In his November 2014 executive order, President Obama announced his intention to grant legal status to some five million undocumented immigrants living in the United States. This change to the current visa system would likely cause a royal battle. Republicans, who are now in charge of both the House and the Senate, have many comments about the president’s plan, the most stated being that his proposal is problematic and inefficient.


Proposed Improvements and Limits

The president’s proposed order directs the United States Citizenship and Immigration Services (USCIS)to make more green card cases available. So called because these cards were colored green from 1946 to 1964 and again since 2010, they involve employment-based, permanent residents and attest to a person’s legal residency in the United States. However, the actual number of green cards that are allowed to be issued is set by law. The amount cannot be changed by, for instance, the president’s proposal. His change would allow an adjustment of status (I-485) application before a visa number becomes available. That would mean a change in current regulations, which is not mentioned in the executive order.

New Reforms for Employment Based Visas

Whatever reforms take place in the 21st century, the USCIS will continue to ensure that all available immigration visas will be used each year. The State Department is responsible for the control and issue of all immigrant visa numbers and has proposed improvements in the visa bulletin system to make the process easier to follow as well as understand. The USCIS will also modify its regulations with a smoother operation in mind.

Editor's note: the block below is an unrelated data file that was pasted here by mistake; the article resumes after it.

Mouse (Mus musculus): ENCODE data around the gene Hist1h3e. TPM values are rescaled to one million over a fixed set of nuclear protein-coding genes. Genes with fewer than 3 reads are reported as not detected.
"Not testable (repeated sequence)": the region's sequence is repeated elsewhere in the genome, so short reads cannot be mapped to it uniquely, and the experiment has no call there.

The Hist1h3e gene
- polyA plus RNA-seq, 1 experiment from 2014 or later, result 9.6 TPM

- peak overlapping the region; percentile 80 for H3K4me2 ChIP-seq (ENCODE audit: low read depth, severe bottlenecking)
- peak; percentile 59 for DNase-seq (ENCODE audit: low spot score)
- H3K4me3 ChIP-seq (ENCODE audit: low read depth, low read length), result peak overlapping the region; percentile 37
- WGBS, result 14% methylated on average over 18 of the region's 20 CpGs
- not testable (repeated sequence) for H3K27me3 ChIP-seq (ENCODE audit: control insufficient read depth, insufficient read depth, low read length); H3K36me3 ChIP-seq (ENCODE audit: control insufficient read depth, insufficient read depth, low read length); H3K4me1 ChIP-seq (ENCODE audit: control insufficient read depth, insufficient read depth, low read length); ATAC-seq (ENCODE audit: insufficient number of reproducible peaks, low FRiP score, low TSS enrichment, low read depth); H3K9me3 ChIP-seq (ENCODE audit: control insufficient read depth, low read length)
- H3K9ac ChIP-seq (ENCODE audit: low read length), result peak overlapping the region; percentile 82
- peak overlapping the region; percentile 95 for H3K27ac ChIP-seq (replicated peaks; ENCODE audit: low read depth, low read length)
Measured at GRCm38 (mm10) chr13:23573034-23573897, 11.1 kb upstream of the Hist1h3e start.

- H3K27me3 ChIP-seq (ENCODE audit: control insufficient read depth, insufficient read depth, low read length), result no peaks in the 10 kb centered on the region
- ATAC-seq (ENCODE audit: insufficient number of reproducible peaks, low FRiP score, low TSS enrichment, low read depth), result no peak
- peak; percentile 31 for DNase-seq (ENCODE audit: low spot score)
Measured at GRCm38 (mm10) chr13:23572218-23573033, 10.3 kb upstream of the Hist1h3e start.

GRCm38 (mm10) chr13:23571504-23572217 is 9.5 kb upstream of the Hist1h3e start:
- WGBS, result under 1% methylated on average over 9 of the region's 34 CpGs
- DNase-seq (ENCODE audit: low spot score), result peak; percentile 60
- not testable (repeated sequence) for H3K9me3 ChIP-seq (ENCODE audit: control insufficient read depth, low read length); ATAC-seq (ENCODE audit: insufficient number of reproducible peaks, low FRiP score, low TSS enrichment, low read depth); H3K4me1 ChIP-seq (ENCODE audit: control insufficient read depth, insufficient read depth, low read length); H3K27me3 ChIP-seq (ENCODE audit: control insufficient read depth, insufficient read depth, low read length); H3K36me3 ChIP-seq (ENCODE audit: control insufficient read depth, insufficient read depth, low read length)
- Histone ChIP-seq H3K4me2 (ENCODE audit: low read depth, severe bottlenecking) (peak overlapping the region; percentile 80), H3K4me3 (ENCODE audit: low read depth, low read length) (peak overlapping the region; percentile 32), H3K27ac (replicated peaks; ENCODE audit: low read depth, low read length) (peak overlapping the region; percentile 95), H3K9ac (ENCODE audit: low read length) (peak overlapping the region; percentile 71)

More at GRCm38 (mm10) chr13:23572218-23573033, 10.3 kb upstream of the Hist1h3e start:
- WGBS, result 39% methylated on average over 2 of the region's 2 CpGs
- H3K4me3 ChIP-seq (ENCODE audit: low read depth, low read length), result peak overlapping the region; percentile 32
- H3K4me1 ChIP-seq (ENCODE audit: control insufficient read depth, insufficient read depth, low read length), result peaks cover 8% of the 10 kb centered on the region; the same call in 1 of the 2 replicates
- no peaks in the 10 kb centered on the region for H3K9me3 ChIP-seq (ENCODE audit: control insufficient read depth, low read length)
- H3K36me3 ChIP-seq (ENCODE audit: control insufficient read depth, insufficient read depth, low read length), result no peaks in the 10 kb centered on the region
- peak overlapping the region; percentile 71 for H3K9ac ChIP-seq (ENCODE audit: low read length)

Additional Goals

Another goal of visa reform is to give foreign national beneficiaries more stability. One plan concerns greater flexibility, such as allowing a person’s visa petition to remain valid even if he or she changes jobs. Such a move would reduce an individual’s dependence on a single employer.

Start Preparing Now!

Whatever changes are made to visa reforms in the 21st century, the process will take time. Acquiring a U.S. visa will still be very competitive. Anyone who is looking for permanent resident status through employment is advised to work with an experienced immigration attorney. To learn more about how you can benefit or are ready to begin pursuing employment-based permanent residency, contact KPPB Law.

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